Berry softball coach who started program resigned, leaves behind legacy

Joshua Mabry, Campus Carrier sports editor

Director of Athletics Angel Mason announced that Cori Thiermann, the first and only head softball coach since the program’s creation in 2008, resigned from her position on Sept. 20. 

Thiermann resigned to move back to her home state of Wisconsin to be closer to family, according to Blake Childers, director of sports information and promotions. 

During her time at Berry, Thiermann had many accomplishments on the field. According to a press release from the Berry Department of Athletics, under Thiermann’s leadership the Vikings have won four Southern Athletic Association (SAA) tournament championships in the past five seasons. 

While the mark on the field speaks for itself, Thiermann left a mark off the field on both her former players and other staff members in the department of athletics. 

Childers said that this is his fourth season with the department of athletics, and Thiermann has been one of his closest friends in the department. 

“Outside of just being a colleague, she has been an excellent mentor for me starting in the field, working in athletics,” Childers said. 

In addition to being a great friend, she has also been a great ambassador for Berry in general, according to Childers. 

While Thiermann laid such a strong foundation for the program with the players on the team and assistant coach Emily Stanley, moving forward will be an adjustment period for the team, Childers said. 

Childers said that Thiermann’s accomplishments off the field and the relationships that she built during her time at Berry, including relationships with former players and her team bus driver of over a decade, are areas of the program that he knows she is proud of. 

“It’s the way that she built that program to where it was about really good softball, some of the best softball in the country, but really the alumni base and how much the Berry community bought into that team and the program in general is something that she did a fantastic job of,” Childers said. 

Childers said that the department is going to miss Thiermann, but they know that this is what is best for her. 

Shakarah Boswell (16C), former softball player and admission counselor at Berry, said that when she first heard the news about Thiermann resigning, she was caught off guard and had a lot of questions.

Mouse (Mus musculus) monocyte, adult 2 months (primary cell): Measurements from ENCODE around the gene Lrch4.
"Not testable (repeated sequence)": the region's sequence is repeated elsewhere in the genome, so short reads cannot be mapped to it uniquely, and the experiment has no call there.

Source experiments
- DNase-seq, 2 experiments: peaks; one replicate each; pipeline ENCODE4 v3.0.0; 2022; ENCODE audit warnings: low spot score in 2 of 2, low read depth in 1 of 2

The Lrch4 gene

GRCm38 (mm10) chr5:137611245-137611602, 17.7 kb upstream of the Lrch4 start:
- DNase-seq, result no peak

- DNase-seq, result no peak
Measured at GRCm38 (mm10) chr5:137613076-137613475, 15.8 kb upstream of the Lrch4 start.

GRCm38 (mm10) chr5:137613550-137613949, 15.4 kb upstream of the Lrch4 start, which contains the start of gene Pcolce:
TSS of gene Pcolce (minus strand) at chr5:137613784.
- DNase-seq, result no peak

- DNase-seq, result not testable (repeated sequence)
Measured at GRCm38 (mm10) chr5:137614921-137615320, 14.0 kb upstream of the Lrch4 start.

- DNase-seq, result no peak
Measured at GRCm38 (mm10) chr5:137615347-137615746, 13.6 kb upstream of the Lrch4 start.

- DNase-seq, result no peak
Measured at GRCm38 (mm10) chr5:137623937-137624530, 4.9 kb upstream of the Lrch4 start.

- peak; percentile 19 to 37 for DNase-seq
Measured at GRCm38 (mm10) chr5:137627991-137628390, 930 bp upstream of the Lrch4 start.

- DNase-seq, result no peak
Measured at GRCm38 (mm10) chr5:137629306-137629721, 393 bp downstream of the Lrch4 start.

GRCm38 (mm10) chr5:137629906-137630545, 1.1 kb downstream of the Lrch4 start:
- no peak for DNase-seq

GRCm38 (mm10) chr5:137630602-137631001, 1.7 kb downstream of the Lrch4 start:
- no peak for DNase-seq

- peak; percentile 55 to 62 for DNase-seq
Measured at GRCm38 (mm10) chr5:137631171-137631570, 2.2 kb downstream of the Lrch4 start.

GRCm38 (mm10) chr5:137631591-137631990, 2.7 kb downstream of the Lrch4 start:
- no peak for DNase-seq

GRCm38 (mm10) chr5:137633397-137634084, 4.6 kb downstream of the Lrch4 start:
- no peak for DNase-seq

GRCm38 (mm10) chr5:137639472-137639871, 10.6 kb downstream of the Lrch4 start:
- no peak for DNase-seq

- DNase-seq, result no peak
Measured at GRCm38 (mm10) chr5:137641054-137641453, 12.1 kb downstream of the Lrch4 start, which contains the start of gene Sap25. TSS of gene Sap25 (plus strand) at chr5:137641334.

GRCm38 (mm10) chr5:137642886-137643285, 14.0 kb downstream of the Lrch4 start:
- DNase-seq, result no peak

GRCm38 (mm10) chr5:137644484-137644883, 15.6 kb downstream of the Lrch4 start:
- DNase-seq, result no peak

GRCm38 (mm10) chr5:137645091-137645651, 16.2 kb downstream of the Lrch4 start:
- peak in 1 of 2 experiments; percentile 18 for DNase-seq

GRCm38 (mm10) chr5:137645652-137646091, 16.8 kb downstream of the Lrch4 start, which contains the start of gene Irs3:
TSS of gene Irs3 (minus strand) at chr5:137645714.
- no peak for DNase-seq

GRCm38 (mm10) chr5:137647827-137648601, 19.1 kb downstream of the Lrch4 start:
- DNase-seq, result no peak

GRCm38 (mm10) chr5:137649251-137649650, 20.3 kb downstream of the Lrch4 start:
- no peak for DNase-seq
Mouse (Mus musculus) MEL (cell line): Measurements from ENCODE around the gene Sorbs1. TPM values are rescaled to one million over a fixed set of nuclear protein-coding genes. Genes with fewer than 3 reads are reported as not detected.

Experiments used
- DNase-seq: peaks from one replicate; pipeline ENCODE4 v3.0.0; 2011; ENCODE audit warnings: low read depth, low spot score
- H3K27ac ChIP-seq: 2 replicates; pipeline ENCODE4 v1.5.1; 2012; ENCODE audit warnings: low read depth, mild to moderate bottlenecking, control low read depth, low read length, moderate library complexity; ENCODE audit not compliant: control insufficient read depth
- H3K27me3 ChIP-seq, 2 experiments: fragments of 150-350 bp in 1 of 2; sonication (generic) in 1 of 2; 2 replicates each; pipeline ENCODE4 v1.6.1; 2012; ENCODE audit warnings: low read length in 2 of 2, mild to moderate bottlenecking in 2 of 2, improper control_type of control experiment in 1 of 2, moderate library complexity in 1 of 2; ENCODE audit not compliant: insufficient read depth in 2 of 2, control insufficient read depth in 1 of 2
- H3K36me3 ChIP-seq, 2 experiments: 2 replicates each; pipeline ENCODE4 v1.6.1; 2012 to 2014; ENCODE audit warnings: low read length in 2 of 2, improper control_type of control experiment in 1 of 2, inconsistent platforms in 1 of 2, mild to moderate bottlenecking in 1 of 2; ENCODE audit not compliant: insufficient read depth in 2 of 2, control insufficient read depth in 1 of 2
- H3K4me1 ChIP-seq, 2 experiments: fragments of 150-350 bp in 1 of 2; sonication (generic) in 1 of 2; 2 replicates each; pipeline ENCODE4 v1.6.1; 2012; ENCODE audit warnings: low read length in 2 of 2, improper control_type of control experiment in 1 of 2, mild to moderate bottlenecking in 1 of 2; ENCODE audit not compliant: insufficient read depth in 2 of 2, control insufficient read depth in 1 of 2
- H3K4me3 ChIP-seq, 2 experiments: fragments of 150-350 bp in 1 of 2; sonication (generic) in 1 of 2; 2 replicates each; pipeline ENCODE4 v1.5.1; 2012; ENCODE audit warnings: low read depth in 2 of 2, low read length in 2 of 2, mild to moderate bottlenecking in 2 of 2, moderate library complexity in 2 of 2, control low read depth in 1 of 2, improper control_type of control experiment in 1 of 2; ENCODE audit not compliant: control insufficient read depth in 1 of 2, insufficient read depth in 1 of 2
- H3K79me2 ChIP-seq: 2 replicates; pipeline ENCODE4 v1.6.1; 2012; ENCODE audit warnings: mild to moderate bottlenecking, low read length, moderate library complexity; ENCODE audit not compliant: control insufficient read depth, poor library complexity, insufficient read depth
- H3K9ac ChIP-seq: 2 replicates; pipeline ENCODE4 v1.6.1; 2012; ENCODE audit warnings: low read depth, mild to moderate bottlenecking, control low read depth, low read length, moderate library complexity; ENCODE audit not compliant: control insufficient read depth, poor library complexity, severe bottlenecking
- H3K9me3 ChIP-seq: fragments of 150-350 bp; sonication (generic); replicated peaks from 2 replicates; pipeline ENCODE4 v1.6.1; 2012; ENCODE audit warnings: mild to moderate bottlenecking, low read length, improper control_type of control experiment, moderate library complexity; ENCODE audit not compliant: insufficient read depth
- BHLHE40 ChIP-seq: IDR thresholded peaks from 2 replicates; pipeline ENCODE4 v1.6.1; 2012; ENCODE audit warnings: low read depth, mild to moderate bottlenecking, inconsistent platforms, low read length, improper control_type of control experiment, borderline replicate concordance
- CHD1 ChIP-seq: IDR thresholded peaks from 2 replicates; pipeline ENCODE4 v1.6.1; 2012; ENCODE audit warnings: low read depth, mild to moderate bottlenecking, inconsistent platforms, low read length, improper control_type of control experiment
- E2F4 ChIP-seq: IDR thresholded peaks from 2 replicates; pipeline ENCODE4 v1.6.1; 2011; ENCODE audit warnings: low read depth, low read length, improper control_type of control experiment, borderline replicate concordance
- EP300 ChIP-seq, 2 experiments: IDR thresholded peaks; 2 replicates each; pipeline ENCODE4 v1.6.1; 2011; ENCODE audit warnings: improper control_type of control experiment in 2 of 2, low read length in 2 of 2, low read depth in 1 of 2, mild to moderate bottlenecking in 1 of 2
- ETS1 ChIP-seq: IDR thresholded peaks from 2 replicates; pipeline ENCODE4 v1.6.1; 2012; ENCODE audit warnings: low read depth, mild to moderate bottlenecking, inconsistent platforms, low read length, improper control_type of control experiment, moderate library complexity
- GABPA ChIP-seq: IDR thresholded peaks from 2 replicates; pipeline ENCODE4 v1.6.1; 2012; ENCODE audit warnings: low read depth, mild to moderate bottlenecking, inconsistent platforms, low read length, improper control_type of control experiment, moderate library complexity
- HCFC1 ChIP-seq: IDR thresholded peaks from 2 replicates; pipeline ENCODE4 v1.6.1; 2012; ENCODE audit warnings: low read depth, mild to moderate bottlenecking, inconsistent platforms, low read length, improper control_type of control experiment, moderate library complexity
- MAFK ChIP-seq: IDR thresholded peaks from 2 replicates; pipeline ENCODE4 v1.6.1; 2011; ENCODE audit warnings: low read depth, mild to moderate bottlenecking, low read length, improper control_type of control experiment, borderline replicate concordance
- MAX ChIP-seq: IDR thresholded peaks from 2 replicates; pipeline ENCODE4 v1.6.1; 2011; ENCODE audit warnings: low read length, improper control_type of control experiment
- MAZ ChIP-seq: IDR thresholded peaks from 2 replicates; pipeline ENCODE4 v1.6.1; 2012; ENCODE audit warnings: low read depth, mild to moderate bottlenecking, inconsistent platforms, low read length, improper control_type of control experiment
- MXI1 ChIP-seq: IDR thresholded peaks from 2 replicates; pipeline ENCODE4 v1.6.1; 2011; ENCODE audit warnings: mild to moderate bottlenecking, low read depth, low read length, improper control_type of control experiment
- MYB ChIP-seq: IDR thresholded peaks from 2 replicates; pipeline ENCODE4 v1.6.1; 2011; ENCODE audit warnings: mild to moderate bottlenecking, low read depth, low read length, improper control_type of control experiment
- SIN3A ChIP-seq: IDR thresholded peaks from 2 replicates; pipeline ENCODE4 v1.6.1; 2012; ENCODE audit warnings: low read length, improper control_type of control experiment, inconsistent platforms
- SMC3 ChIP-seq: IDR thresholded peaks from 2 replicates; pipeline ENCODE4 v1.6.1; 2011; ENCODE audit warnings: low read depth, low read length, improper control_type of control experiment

“I wanted to know why she was leaving and what she would be doing next,” Boswell said. “It was hard to imagine in that moment, Berry softball without Cori Thiermann.”

After processing the news, Boswell said that her selfishness about Thiermann leaving went away and she became happy for her former coach because she was going to be closer to her family again. 

Boswell said that Thiermann was a key mentor in her life that left an impact on her both as a college student and now. 

After Boswell struggled some with classes and tests her freshmen year and expressed concern to Thiermann, Thiermann called the Academic Success Center to help Boswell receive the necessary accommodations. 

In addition to this, Thiermann also assisted Boswell with academics by allowing Boswell to have extra study hall sessions in her office as well as meeting weekly with Boswell to help her with schedule planning. 

“As a person, coach always has and always will mean a lot to me,” Boswell said. “In general, she is just a fun person to be around. She always has me laughing and is always there if I ever need anything.”

Starting a program from the ground up is the most remarkable thing that Thiermann did during her time at Berry, according to Boswell. 

“She put everything she had in this program,” Boswell said. “She worked year in and year out to make sure we as players enjoyed ourselves and she always showed our supporters a lot of love as well.”

Now that Boswell has returned to Berry as an employee, she said that she is going to miss being able to go to Thiermann’s office to talk to her. 

Boswell said that Thiermann was always welcoming whenever she went to talk to her and never made her feel like a disturbance. 

“I’m going to miss her so much, and I know that wherever she goes next, they will be extremely lucky to have her,” Boswell said. 

Former softball player and current Assistant Professor of Kinesiology Jessica Washington (13C) said that, while she was somewhat shocked to hear that Thiermann had resigned, she also knows that Thiermann is a family oriented person. She said that going back to Wisconsin is something that will make her heart happy. 

Washington said that the impact that Thiermann left on her life and all of the players that she coached throughout the years is tremendous. 

“She helped me through a lot of difficult times just as any other college student,” Washington said. “She took us in as her own. She cared for us and protected us. She made us strive to be the best people we can be. She always pushed for us to chase our dreams and have no limitations.”

The most remarkable thing that Thiermann did during her time at Berry was develop young women on and off the field, according to Washington. Washington said that every player who went through the softball program improved as a person.

“I think she really engages her players in a way that helps them grow as a person and really helps them find their niche and what they are meant to do,” Washington said. 

Even though Thiermann has now left Berry, Washington said that she will remain a close friend.

“I can pick up my phone and call her or text her, so that’s still there,” Washington said. 

The thing that Washington said she is going to miss most about having Thiermann on campus is having her college coach work at the place she works. 

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